According to the World Health Organisation (WHO), being respected and appreciated by others is one of the most fundamental human needs.
Recent research in occupational health psychology shows that many stressful experiences are linked to social conflict. As the WHO states, being treated in an unfair manner can be an “Offence to Self”, and this may have far reaching consequences in terms of health and well-being.”
What do you do when a colleague is difficult?
It’s very rare to find a job where you work completely alone at all times. Indeed, many of us work with a great number of people on a weekly basis. You may be lucky – in a team or company where most people are collegiate and pleasant. But how do you react when a colleague is repeatedly awkward?
In my view, depending on your personality, work history and values, you may do one (or more) of the following:
- Avoid them (tricky, if you’re meant to be working together)
- Ignore the difficult behaviour and pretend everything’s fine
- Get upset and take it personally
- Argue with them
- Shout at them
- Talk about them behind their backs
- Rant about them when you get home to your family
I’m sure you’d agree that none of these options are acceptable in the long run.
But what if there was a way to understand where the difficult person is coming from, to diffuse the situation and to give them some constructive feedback? Here’s how you can do just that:
1. Identify why the difficult person is behaving in this way
When you experience unpleasant behaviour, it’s normal to react instantly and instinctively. This is often not effective, and can be quite destructive. But can you step back and identify what lies behind the difficult person’s outburst?
Unpleasant behaviour typically falls into one of four camps. Next time you come across it, imagine you are standing outside the interaction and watch or listen to what’s going on. Pretend you are hearing the conversation on the radio, or you are observing it as a “fly on the wall” and try to uncover what kind of behaviour you are seeing or hearing.
Is it BLAME? Typical examples of this would be aggression, bullying, or excessive criticism.
Is it CONTEMPT? You might experience this as disrespect, being “talked down to”, or being undermined.
Is it OBSTRUCTION? This often presents as avoidance, passivity, disengagement.
Is it DEFENSIVENESS? Here you may encounter excuses, deflection, and resistance to feedback.
2. Assess your role in this situation
“A simple rule in dealing with those who are hard to get along with is to remember that this person is striving to assert his superiority; and you must deal with him from that point of view.” – Alfred Adler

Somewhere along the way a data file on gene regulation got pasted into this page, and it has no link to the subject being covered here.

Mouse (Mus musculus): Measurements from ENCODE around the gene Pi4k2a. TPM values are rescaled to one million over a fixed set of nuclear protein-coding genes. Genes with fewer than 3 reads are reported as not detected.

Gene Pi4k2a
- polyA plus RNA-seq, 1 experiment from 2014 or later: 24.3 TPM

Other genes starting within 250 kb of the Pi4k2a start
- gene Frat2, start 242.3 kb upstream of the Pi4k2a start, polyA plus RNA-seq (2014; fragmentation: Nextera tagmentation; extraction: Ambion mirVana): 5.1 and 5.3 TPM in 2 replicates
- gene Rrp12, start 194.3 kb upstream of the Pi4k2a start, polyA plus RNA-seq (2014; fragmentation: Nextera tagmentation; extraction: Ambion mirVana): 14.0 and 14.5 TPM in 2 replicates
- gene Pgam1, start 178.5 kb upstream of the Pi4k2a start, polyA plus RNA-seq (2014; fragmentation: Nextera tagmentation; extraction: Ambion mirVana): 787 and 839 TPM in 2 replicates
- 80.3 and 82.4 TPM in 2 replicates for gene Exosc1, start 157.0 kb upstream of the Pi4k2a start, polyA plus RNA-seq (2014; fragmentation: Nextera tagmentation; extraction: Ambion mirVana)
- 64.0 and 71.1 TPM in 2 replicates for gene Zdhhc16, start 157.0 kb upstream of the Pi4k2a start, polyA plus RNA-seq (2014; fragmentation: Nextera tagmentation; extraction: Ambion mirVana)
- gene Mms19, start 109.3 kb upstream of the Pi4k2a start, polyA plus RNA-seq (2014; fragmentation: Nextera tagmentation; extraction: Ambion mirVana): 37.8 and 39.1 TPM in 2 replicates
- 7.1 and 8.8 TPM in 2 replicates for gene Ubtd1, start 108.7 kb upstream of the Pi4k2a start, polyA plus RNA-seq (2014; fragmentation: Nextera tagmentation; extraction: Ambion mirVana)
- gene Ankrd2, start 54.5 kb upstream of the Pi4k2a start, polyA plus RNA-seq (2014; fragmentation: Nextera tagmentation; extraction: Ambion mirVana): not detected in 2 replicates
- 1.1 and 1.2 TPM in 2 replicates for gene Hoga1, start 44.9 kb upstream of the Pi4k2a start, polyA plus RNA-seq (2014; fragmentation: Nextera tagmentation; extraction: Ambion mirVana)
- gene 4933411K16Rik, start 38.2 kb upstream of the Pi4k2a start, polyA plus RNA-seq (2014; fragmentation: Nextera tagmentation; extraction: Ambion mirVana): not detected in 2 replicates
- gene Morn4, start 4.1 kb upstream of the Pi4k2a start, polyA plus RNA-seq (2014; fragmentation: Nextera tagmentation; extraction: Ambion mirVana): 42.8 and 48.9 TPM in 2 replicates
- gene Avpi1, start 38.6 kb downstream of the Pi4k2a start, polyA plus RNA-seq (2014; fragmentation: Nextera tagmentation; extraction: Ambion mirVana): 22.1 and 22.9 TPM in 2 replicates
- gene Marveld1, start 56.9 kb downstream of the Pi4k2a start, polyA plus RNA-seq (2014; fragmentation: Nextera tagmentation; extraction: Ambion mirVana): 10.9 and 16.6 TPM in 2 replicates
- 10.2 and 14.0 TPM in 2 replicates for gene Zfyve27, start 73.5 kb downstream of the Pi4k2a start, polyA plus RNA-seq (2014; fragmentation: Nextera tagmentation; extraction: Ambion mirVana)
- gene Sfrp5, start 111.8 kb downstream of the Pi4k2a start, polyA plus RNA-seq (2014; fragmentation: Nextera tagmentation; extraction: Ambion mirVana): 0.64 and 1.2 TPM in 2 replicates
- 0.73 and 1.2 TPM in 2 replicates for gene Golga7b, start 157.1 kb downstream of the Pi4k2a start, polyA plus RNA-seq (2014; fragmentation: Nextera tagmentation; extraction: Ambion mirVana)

Once you identify if you’re dealing with blame, contempt, obstruction or defensiveness it’s time to get curious. Can you understand where the individual is coming from? What has triggered their behaviour? Is there something that you are doing that exacerbates the situation and makes their behaviour worse?
3. Take action to counteract their behaviour
Once you’ve worked out the type of unpleasant behaviour you’re dealing with, and if there’s anything you are doing to exacerbate it, there are a number of things you can do to calm the situation. Here are my top tips to neutralise difficult people at work:
- If you encounter blame, use your curiosity to probe what’s really going on. Try to stay calm and pretend you are impartial. Set out what you would like them to do differently, rather than focusing on the negative behaviour, otherwise you risk being sucked into a mutual blame game.
- If you experience contempt, stay polite. Don’t match contempt with contempt; instead role model the behaviour you want to see. Be respectful yet firm. Identify the unacceptable behaviour and tell your colleague how it affects you and others around them, and then tell them what you’d like them to do differently in future.
- If obstruction is present it’s easy to get riled by a lack of communication. It may help to recognise that the awkward or silent person has just as valid a role as a noisier colleague. What are they trying to tell you about how your relationship with them or their relationship with the team is working? Once you’ve explored this as much as you can on your own, share with them the impact they have on you and others, and invite them to comment on your observation of the possible reasons for their actions.
- When you see defensiveness, it can be useful to look for the grain of truth in their argument. What is there about their position that could possibly be true? If you can step into their shoes and acknowledge they may have a point it can help to shift your own perspective, and certainly help to see them as less of an irritant! And you may be surprised by the impact that your mind shift has on your relationship with them.
So next time you’re in a difficult situation – with a colleague, a client- or even a family member, give it a try.
* Amanda Cullen is an executive coach, specialising in helping leaders to step up to their full potential. Amanda is an associate of Voice At the Table. Read more about Amanda here.